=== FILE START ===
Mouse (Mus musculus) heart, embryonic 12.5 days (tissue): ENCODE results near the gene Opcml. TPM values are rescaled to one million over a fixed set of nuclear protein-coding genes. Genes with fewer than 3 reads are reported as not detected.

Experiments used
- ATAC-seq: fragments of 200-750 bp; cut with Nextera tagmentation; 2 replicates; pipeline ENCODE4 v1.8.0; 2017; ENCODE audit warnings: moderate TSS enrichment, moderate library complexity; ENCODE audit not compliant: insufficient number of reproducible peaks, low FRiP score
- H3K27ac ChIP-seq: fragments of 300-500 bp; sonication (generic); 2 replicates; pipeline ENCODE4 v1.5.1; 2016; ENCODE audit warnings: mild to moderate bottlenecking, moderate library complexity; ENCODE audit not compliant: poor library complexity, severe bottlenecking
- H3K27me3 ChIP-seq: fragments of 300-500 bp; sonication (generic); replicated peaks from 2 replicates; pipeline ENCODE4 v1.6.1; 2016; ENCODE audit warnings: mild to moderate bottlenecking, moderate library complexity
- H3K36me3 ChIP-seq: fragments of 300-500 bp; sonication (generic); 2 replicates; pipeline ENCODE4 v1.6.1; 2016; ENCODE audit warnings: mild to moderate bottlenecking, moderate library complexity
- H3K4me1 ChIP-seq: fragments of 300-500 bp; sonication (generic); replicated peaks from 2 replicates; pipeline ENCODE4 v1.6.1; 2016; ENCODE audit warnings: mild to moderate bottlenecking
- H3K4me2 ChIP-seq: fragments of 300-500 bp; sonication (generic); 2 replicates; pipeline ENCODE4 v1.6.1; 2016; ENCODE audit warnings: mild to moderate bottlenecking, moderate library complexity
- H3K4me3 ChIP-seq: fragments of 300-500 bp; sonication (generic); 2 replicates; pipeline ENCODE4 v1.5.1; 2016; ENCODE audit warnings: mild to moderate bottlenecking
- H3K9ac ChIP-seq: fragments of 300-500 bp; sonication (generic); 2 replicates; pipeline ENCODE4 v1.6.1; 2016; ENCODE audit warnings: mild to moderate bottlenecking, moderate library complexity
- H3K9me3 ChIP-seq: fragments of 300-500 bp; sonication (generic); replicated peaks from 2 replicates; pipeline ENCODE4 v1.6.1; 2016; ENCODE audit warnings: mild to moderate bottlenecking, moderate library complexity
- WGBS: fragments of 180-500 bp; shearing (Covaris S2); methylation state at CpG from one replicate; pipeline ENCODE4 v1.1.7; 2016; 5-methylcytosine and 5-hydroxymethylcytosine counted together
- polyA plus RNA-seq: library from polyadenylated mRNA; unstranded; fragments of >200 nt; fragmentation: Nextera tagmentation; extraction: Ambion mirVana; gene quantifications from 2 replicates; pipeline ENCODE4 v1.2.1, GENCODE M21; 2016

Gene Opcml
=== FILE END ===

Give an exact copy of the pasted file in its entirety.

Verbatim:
Mouse (Mus musculus) heart, embryonic 12.5 days (tissue): ENCODE results near the gene Opcml. TPM values are rescaled to one million over a fixed set of nuclear protein-coding genes. Genes with fewer than 3 reads are reported as not detected.

Experiments used
- ATAC-seq: fragments of 200-750 bp; cut with Nextera tagmentation; 2 replicates; pipeline ENCODE4 v1.8.0; 2017; ENCODE audit warnings: moderate TSS enrichment, moderate library complexity; ENCODE audit not compliant: insufficient number of reproducible peaks, low FRiP score
- H3K27ac ChIP-seq: fragments of 300-500 bp; sonication (generic); 2 replicates; pipeline ENCODE4 v1.5.1; 2016; ENCODE audit warnings: mild to moderate bottlenecking, moderate library complexity; ENCODE audit not compliant: poor library complexity, severe bottlenecking
- H3K27me3 ChIP-seq: fragments of 300-500 bp; sonication (generic); replicated peaks from 2 replicates; pipeline ENCODE4 v1.6.1; 2016; ENCODE audit warnings: mild to moderate bottlenecking, moderate library complexity
- H3K36me3 ChIP-seq: fragments of 300-500 bp; sonication (generic); 2 replicates; pipeline ENCODE4 v1.6.1; 2016; ENCODE audit warnings: mild to moderate bottlenecking, moderate library complexity
- H3K4me1 ChIP-seq: fragments of 300-500 bp; sonication (generic); replicated peaks from 2 replicates; pipeline ENCODE4 v1.6.1; 2016; ENCODE audit warnings: mild to moderate bottlenecking
- H3K4me2 ChIP-seq: fragments of 300-500 bp; sonication (generic); 2 replicates; pipeline ENCODE4 v1.6.1; 2016; ENCODE audit warnings: mild to moderate bottlenecking, moderate library complexity
- H3K4me3 ChIP-seq: fragments of 300-500 bp; sonication (generic); 2 replicates; pipeline ENCODE4 v1.5.1; 2016; ENCODE audit warnings: mild to moderate bottlenecking
- H3K9ac ChIP-seq: fragments of 300-500 bp; sonication (generic); 2 replicates; pipeline ENCODE4 v1.6.1; 2016; ENCODE audit warnings: mild to moderate bottlenecking, moderate library complexity
- H3K9me3 ChIP-seq: fragments of 300-500 bp; sonication (generic); replicated peaks from 2 replicates; pipeline ENCODE4 v1.6.1; 2016; ENCODE audit warnings: mild to moderate bottlenecking, moderate library complexity
- WGBS: fragments of 180-500 bp; shearing (Covaris S2); methylation state at CpG from one replicate; pipeline ENCODE4 v1.1.7; 2016; 5-methylcytosine and 5-hydroxymethylcytosine counted together
- polyA plus RNA-seq: library from polyadenylated mRNA; unstranded; fragments of >200 nt; fragmentation: Nextera tagmentation; extraction: Ambion mirVana; gene quantifications from 2 replicates; pipeline ENCODE4 v1.2.1, GENCODE M21; 2016

Gene Opcml